Dimitrie Gusti National Village Museum

        On the bank of Herastrau Lake, exactly in the middle of Bucharest the tourists can find a true “village” with monuments and artifacts from 17th till early 20th century. Representative buildings from different ethnographic areas from Romania have found here a second home.


In the second half of 19th century begins to come to life the idea of an outdoor museum after in 1867 Alexandru Odobescu, an important man of culture in Romania, comes with the idea of a pavilion specially arranged with monuments of folk architecture at the Universal Exhibit from Paris.

The museum was brought to life thanks to intense and sustained field and theoretical research coordinated by Dimitrie Gusti. He was a professor and a founder of the Sociological School in Bucharest.

Life in the countryside has a very important place in Romanians’ lives and culture. The traditions and customs have a great meaning in this country’s history. The actual museum was opened on 10th of May 1936 in the presence of King Carol II of Romania. The National Village Museum started with 33 authentic Romanian complexes which were transferred here from the villages where Dimitrie Gusti and his students have made researches. The complexes consist of households made of houses with annexes, a church brought to the museum from Maramures, crucifixes, technical installations, wells and a swing. The design of the museum was made by the plans of Victor Ion Popa, a playwright and stage designer.

The authentic and original exhibits are meant to show the life the peasants had hundred of years ago. The buildings have been brought here from their original places and their interiors were reconstructed and equipped with authentic objects specific to each monument ethnographic area and age of building.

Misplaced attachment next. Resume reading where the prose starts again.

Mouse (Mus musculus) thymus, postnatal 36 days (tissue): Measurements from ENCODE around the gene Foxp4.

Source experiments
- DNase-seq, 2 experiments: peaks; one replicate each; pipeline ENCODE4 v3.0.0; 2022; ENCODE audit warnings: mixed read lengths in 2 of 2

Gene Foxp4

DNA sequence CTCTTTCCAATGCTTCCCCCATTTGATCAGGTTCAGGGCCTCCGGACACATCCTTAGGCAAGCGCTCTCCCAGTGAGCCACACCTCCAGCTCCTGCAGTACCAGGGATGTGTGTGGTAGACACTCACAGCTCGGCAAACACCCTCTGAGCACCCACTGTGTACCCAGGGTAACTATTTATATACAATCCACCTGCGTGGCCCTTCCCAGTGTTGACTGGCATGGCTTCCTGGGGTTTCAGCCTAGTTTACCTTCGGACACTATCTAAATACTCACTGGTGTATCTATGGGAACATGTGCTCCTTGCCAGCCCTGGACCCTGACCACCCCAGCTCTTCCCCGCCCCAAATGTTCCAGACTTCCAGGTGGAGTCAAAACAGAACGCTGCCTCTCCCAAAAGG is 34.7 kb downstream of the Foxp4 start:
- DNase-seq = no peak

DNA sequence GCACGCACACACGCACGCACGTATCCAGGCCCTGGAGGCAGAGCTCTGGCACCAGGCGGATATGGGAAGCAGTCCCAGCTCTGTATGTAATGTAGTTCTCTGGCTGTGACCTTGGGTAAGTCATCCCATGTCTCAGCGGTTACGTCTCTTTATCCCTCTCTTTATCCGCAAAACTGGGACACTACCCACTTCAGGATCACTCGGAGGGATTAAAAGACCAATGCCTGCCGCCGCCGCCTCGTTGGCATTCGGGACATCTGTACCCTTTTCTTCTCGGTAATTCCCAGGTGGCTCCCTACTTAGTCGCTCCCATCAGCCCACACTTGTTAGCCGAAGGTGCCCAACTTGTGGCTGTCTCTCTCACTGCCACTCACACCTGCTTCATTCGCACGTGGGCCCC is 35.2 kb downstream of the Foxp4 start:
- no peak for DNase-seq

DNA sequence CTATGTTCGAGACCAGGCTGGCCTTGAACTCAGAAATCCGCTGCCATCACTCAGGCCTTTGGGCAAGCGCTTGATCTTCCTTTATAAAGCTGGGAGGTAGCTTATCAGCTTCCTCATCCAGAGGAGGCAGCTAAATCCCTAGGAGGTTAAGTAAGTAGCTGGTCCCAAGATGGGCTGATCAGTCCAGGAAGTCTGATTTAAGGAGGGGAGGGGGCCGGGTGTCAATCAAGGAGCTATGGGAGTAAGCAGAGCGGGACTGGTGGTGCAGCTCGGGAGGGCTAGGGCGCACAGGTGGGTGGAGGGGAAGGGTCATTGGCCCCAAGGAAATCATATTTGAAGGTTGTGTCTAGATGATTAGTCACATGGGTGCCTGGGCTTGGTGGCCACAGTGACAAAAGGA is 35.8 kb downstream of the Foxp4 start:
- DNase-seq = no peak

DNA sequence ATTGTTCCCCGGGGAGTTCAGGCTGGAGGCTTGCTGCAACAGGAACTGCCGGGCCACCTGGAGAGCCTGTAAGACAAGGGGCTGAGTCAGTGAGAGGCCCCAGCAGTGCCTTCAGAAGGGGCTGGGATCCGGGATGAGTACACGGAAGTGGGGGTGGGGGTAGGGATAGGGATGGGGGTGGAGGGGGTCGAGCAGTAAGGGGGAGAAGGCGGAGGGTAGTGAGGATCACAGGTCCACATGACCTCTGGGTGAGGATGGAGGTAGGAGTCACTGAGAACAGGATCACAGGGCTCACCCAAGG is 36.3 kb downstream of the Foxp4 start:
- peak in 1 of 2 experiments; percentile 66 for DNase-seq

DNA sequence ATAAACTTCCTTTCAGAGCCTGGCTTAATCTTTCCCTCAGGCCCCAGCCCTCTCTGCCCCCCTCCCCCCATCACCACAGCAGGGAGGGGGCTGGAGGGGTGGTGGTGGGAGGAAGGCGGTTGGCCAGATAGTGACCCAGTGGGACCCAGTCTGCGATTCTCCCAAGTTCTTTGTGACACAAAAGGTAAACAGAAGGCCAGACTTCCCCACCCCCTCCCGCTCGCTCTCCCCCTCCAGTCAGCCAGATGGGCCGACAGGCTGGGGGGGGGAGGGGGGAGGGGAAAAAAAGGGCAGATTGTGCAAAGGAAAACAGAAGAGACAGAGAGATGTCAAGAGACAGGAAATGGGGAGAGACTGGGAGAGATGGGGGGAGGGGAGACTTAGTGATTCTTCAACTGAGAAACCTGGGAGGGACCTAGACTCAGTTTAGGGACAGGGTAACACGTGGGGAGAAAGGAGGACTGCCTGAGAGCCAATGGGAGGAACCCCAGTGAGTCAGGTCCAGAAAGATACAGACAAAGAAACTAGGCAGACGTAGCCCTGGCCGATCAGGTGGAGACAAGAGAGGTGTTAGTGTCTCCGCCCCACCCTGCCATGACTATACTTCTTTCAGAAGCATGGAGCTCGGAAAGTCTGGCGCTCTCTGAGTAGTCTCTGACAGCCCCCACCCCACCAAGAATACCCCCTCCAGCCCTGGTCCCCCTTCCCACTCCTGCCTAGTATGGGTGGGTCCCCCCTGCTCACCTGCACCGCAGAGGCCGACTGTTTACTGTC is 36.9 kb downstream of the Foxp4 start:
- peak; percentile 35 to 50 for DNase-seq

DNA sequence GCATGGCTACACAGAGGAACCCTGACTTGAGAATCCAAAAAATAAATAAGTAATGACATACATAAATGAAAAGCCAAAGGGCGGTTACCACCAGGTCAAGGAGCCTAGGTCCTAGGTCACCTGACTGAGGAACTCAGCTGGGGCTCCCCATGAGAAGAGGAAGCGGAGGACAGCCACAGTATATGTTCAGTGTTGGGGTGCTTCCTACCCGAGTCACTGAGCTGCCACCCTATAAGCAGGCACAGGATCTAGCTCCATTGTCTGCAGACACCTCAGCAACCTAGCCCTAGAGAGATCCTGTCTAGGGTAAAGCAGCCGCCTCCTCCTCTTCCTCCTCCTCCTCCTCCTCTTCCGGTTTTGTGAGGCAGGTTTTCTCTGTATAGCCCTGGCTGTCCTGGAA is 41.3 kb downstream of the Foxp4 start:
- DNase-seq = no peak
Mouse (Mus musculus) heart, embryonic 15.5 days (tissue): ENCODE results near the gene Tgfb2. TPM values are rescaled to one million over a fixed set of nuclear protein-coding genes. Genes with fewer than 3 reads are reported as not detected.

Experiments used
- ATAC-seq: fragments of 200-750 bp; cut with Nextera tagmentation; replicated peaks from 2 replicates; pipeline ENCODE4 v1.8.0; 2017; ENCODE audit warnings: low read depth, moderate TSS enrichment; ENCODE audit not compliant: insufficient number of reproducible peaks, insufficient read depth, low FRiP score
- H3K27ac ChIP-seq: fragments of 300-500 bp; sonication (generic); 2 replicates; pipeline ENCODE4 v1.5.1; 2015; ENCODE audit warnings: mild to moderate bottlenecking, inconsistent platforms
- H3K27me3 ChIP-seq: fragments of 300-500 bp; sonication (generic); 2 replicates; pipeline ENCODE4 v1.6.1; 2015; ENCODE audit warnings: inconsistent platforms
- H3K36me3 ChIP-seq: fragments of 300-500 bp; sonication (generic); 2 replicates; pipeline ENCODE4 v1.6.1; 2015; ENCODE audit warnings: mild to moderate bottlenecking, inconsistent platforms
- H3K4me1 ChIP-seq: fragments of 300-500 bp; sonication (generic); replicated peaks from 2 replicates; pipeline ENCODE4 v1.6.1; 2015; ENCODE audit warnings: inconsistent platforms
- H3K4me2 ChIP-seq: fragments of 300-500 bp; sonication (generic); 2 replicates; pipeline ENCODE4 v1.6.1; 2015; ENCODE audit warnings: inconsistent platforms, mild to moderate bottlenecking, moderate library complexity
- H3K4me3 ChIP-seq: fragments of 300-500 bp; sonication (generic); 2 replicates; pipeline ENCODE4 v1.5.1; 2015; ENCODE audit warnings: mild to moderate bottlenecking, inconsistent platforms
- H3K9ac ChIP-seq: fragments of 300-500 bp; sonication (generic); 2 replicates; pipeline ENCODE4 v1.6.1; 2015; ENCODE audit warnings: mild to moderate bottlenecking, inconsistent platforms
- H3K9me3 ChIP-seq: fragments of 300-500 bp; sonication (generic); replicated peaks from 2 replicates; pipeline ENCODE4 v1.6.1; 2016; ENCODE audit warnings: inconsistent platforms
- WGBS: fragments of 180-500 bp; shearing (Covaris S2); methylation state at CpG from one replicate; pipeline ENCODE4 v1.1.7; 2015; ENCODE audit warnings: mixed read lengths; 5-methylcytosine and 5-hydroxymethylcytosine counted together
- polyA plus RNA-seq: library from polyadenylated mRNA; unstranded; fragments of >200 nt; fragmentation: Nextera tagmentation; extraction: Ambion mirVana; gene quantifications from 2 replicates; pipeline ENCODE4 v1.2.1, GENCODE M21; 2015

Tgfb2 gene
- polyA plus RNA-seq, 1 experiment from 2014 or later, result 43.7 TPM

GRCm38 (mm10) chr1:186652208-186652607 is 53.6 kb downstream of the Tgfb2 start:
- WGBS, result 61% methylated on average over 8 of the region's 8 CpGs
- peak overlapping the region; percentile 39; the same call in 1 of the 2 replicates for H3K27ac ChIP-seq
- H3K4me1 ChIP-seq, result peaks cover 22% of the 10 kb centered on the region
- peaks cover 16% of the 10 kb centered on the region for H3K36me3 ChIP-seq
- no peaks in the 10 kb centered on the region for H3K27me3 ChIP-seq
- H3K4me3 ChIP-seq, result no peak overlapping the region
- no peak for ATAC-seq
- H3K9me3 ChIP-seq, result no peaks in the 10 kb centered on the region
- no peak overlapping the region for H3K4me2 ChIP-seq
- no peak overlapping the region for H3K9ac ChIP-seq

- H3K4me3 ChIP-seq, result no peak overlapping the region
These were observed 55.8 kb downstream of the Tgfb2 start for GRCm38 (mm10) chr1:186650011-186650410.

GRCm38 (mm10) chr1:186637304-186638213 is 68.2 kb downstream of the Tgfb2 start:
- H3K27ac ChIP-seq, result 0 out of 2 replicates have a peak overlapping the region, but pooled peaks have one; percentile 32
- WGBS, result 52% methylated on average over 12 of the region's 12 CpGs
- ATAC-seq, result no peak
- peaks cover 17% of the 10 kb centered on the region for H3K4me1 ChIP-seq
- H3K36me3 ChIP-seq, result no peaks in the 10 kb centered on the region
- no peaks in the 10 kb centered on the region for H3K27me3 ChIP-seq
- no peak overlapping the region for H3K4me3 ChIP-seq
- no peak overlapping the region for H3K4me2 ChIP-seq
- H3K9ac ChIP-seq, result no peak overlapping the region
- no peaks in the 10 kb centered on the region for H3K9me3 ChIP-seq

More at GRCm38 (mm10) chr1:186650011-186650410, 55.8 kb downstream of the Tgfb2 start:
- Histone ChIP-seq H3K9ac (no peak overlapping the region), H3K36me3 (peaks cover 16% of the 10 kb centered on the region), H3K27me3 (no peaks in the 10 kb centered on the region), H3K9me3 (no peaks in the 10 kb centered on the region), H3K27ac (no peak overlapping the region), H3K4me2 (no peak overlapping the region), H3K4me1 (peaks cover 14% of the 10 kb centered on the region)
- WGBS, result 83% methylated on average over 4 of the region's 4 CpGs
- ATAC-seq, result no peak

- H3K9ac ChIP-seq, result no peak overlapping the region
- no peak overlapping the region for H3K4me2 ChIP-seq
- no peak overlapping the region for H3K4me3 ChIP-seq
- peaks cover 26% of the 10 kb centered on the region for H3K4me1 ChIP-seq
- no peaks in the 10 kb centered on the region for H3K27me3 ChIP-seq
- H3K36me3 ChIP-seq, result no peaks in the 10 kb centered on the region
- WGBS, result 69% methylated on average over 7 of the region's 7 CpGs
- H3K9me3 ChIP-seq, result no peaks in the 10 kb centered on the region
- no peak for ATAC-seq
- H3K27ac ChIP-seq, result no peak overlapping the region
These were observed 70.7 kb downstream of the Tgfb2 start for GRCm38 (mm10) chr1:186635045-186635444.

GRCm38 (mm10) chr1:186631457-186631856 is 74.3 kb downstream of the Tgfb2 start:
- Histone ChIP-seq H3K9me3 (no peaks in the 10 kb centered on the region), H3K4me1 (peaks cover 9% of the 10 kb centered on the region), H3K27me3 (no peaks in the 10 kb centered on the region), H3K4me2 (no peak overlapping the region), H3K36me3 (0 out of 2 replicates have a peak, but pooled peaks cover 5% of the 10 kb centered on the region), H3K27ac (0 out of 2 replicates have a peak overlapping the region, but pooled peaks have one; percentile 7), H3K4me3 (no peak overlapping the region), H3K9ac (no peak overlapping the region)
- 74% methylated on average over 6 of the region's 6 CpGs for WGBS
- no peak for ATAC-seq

“Dimitrie Gusti” National Village Museum tries to bring back to life in a natural setting the intimate ambiance of each household and manages this by all the barns, stables, and other outbuildings around the main building. The fences are made of wood, twigs or adobe and the gates are either modest or imposing depending on their provenience area. The interiors with specific furniture, the work tools, the dishes, the carpets, the fabrics and other items are meant to recreate the universe of the Romanian village.

If you want to know more about Romania, about how the life was hundred of years ago when big cities did not take over the whole world, about how people lived in communion with nature and how they respected the tradition and the land, we recommend you “Dimitrie Gusti” National Village Museum. It is not hard to get to it and for a while you will be able to forget about the daily rush and to enjoy the silence and beauty of it. This is a place that definitely will charge you with positive energy, a place which inspires.

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Article: Andreea Andrei

Photo: Pure Romania

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